Re: Sunset bird question...

Alvaro Jaramillo


I have a real interest in yellowthroats. For an as of yet unfinished San
Francisco Bay Bird Observatory project I measured and analyzed hundreds of
specimens of our local breeding (Salt-marsh, or San Francisco Bay)
yellowthroats, and various other western subspecies (the migrants we see
here). The local breeders are an endemic, not regularly found outside of the
Bay Area other than a few which may disperse to the south in winter. The
locals, sinuosa, are rather small and petite birds with little bills, short
wings and relatively short tails. They are one of the smallest local
warblers, while the migrants seem heftier, longer-winged and don’t look
particularly small in the field. The locals are very olive, particularly on
the crown, and the flanks can look olive-brown. The white diadem is not
super well developed in the spring, although it gets larger and more
noticeable through wear and fading in summer. The yellow coloration of our
locals is not as bright as that of the migrants, it is just kicked down a
notch in brightness. The migrants on the other hand often have a greyish
tone to the crown, and much less of an olive look altogether. The flanks are
paler, and often greyish, not olive-brown. Furthermore they show more lemon
yellow underparts, and often more extensive yellow on the underparts. Some
migrants which will sing while they are moving through have a more complex
song, sort of like a mix of Common Yellowthroat and McGillvray’s Warbler. It
is all finicky little differences, but with some attention to the details,
the two groups can be identified in the field.



Alvaro Jaramillo

HYPERLINK "mailto:chucao@..."chucao@...

Half Moon Bay, California

Field Guides - Birding Tours Worldwide



From: SFBirds@... [mailto:SFBirds@...] On Behalf Of
Dan Singer
Sent: Friday, May 30, 2008 10:51 AM
To: SFBirds@...
Subject: Re: [SFBirds] Sunset bird question...

Another possibility is that your bird was simply a straggling migrant. Given
that your yard is probably not a good breeding site, this might explain its
presence in your neighborhood.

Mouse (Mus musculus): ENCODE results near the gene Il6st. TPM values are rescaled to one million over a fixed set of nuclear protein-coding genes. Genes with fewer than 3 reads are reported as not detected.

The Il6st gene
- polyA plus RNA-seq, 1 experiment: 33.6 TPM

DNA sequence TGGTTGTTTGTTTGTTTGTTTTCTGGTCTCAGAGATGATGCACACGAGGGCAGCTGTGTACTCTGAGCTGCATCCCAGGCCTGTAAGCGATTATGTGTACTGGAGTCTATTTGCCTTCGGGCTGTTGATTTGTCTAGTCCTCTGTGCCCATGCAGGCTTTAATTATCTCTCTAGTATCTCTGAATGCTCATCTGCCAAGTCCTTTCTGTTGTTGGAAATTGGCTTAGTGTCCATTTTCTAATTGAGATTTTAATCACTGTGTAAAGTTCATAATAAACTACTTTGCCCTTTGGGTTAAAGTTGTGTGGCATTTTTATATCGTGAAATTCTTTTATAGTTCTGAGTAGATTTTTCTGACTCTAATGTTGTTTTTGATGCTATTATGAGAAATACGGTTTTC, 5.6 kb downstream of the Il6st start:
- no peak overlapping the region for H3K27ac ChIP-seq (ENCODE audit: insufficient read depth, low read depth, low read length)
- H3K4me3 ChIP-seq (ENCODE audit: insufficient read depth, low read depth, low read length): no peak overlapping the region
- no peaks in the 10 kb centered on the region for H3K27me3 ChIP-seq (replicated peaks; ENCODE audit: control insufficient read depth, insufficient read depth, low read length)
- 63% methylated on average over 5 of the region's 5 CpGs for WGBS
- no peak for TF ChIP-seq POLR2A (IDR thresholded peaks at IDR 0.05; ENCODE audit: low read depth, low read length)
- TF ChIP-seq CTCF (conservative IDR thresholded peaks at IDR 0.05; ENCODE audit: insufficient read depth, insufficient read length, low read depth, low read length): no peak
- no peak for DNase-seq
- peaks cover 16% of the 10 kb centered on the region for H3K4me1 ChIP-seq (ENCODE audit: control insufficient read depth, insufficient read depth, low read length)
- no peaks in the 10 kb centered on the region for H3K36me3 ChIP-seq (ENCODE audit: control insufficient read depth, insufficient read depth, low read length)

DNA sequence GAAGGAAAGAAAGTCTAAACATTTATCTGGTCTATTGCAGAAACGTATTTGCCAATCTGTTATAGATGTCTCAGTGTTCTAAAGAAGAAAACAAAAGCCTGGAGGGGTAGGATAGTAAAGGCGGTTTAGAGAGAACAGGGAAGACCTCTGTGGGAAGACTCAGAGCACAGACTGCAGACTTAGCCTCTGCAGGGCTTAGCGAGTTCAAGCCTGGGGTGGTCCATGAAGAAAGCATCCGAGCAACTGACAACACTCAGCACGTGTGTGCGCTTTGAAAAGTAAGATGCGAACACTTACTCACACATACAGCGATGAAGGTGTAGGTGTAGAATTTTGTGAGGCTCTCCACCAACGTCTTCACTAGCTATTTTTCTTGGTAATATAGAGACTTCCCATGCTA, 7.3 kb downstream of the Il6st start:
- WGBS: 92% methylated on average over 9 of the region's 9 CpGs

Dan Singer

----- Original Message ----
From: Dan Murphy <HYPERLINK ""murphsf@...>
To: HYPERLINK ""SFBirds@...;
Siobhan Ruck <HYPERLINK
Sent: Friday, May 30, 2008 9:52:33 AM
Subject: Re: [SFBirds] Sunset bird question...

The only place that's likely to have adult yellowthroats in SF right now is
Lake Merced.&nbsp; Pine Lake is very unlikely because it hasn't recovered
from the restoration project yet.&nbsp; Almost all GGP records are for non
breeding birds.&nbsp; The breeding bird atlas confirmed nesting at LM, but
nowhere else in SF.&nbsp; Since this species establishes breeding
territories as early as February, it is quite possible you got a male that's
moved on from LM.&nbsp; I had one on top of the mesa by the Sunset Circle a
week ago.&nbsp; It was singing, but moving so much it apparently wasn't on a
territory.&nbsp; On the other hand you might have picked up a migrant headed
north.&nbsp; That's a very cool yard bird for the mid Sunset District.

Dan Murphy

--- On Fri, 5/30/08, Siobhan Ruck <siobhanruck@ mindspring. com>
From: Siobhan Ruck <siobhanruck@ mindspring. com>
Subject: [SFBirds] Sunset bird question...
To: SFBirds@yahoogroups .com
Date: Friday, May 30, 2008, 7:22 AM

Thinking at first that my neighborhood mockingbird had learned a new

song, I was surprised to see a male Common Yellowthroat in my yard this

morning. I'm at 28th and Pacheco, and can't figure out where he might

have come from - the closest appropriate spot for him would seem to be

GGPark or Pine Lake Park. Does anyone know of any other nearby

locations that might be home to a COYE?

It was certainly a nice surprise to start the day.

Siobhan Ruck, SF

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